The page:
A Cup of Tea
Rosemary Fell, a young, wealthy woman, goes shopping at a florist's and in an antique shop. Before going to the car, Rosemary is approached by Miss Smith, a poor girl who asks for enough money to buy tea. Instead, Rosemary drives the girl to her plush house. At the Fells' home, Miss Smith eats her fill. She then begins to tell Rosemary of her life when the husband, Philip, comes in. Although initially surprised, Philip recovers and asks to speak to Rosemary alone. In the library, Philip conveys his disapproval. When Rosemary resists dismissing Miss Smith, Philip tries another, more successful, tactic. He plays to Rosemary's jealousy by telling her how pretty Miss Smith is. Rosemary retrieves three pound notes, and, presumably, sends the girl away. This dismissal is a far cry from Rosemary's first vow to "Be frightfully nice to her" and to "Look after her."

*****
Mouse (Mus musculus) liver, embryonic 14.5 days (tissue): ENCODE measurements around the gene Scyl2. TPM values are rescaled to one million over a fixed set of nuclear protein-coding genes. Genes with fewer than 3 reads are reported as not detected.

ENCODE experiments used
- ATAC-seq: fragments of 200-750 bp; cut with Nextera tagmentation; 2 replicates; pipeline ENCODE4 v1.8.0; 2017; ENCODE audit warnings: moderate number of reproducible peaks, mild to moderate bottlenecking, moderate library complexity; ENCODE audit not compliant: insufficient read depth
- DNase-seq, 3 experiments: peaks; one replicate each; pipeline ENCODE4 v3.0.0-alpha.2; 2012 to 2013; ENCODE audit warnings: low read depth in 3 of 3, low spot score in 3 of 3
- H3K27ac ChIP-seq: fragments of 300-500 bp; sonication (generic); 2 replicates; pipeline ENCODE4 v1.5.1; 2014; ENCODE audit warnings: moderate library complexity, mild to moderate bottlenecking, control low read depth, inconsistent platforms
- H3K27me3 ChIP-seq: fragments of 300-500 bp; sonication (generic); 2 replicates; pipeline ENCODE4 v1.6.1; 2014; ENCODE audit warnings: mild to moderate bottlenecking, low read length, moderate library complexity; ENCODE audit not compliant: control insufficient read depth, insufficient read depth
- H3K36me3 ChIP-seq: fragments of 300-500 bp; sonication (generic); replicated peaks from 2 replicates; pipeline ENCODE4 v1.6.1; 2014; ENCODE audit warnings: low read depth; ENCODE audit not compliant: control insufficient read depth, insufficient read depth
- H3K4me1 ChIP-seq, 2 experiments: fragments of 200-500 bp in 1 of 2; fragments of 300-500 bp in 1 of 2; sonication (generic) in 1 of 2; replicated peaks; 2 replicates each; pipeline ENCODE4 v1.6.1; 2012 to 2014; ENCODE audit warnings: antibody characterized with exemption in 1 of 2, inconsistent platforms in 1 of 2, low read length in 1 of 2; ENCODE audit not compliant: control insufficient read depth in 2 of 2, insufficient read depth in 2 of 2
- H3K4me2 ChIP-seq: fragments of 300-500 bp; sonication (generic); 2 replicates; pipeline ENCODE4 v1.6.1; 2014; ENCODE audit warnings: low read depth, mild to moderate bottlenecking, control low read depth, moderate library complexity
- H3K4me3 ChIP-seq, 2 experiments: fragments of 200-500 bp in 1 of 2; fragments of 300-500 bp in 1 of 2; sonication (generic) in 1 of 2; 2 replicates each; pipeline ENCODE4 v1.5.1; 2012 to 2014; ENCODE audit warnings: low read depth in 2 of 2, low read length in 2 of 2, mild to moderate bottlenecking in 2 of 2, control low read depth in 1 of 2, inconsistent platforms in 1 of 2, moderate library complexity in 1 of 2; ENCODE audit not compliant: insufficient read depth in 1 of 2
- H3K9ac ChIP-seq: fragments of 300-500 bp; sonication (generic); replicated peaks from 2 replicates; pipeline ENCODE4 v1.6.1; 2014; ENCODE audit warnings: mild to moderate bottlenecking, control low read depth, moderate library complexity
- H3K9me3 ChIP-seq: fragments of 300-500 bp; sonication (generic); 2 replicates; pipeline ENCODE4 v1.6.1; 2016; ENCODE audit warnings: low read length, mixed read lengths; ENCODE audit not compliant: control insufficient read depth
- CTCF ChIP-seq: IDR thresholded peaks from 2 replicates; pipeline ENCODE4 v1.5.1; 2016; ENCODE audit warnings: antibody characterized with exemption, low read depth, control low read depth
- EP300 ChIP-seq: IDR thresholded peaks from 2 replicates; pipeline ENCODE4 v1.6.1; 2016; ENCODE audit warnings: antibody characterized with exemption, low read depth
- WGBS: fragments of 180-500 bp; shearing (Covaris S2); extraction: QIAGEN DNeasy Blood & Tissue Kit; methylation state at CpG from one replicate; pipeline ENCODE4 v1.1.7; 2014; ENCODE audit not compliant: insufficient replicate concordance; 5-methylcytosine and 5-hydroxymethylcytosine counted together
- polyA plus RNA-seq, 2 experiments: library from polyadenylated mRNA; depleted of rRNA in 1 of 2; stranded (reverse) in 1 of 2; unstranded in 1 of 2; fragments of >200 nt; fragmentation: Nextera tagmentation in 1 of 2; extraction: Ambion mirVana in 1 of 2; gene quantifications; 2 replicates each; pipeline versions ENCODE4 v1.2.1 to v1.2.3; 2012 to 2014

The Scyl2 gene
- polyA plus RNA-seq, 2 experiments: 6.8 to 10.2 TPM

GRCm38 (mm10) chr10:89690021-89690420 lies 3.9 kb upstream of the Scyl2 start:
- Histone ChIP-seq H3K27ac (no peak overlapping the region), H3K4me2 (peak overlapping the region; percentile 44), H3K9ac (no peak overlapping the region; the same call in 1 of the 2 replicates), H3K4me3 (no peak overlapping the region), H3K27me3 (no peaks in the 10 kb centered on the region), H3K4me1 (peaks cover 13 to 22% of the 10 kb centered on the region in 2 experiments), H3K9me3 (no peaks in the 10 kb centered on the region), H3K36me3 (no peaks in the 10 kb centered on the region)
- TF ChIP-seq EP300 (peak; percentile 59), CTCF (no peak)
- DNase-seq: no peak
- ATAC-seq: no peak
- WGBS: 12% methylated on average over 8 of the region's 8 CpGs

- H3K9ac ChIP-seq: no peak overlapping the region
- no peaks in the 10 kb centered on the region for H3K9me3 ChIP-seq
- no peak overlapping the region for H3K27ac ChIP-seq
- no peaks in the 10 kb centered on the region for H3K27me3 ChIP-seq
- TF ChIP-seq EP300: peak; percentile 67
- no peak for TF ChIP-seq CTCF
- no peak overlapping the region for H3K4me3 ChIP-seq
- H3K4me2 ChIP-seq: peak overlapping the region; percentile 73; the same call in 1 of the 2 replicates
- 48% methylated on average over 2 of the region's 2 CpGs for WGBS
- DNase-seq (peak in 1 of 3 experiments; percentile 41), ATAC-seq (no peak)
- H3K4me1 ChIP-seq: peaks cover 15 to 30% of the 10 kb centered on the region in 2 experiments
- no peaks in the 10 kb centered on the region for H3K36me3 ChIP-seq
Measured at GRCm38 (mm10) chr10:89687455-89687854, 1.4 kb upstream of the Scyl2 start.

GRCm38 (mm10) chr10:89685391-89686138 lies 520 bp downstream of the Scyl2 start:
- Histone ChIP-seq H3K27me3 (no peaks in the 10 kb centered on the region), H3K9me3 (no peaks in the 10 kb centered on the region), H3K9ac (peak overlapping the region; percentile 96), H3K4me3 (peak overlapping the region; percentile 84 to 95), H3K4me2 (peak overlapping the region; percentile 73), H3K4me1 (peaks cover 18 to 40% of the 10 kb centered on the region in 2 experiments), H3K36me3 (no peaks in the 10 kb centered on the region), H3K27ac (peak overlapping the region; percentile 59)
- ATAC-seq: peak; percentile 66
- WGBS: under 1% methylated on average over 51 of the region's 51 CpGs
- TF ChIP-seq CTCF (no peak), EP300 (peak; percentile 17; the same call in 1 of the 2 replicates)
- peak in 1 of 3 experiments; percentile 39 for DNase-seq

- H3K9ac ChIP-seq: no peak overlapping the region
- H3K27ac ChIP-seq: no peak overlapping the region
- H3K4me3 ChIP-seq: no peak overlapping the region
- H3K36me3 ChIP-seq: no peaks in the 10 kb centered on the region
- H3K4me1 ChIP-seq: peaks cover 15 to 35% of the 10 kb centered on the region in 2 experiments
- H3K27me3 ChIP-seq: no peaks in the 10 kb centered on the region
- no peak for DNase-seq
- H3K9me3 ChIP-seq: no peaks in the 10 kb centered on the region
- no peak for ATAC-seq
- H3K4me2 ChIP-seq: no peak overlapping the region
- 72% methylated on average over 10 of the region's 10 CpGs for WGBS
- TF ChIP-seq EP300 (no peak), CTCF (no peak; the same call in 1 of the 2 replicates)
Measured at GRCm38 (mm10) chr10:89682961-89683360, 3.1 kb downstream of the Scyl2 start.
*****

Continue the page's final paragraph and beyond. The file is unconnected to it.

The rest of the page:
“You absurd creature!” said Rosemary, and she went out of the library, but not back to her bedroom.She went to her writing-room and sat down at her desk.Pretty! Absolutely lovely!Bowled over! Her heart beat like a heavy bell.Pretty! Lovely! She drew her check-book towards her.But no, checks would be no use, of course.She opened a drawer and took out five pound notes, looked at them, put two back, and holding the three squeezed in her hand, she went back to her bedroom.
Virginia Woolf once described Katherine Mansfield as "of the cat kind, alien, composed, always solitary and observant."
A Cup of Tea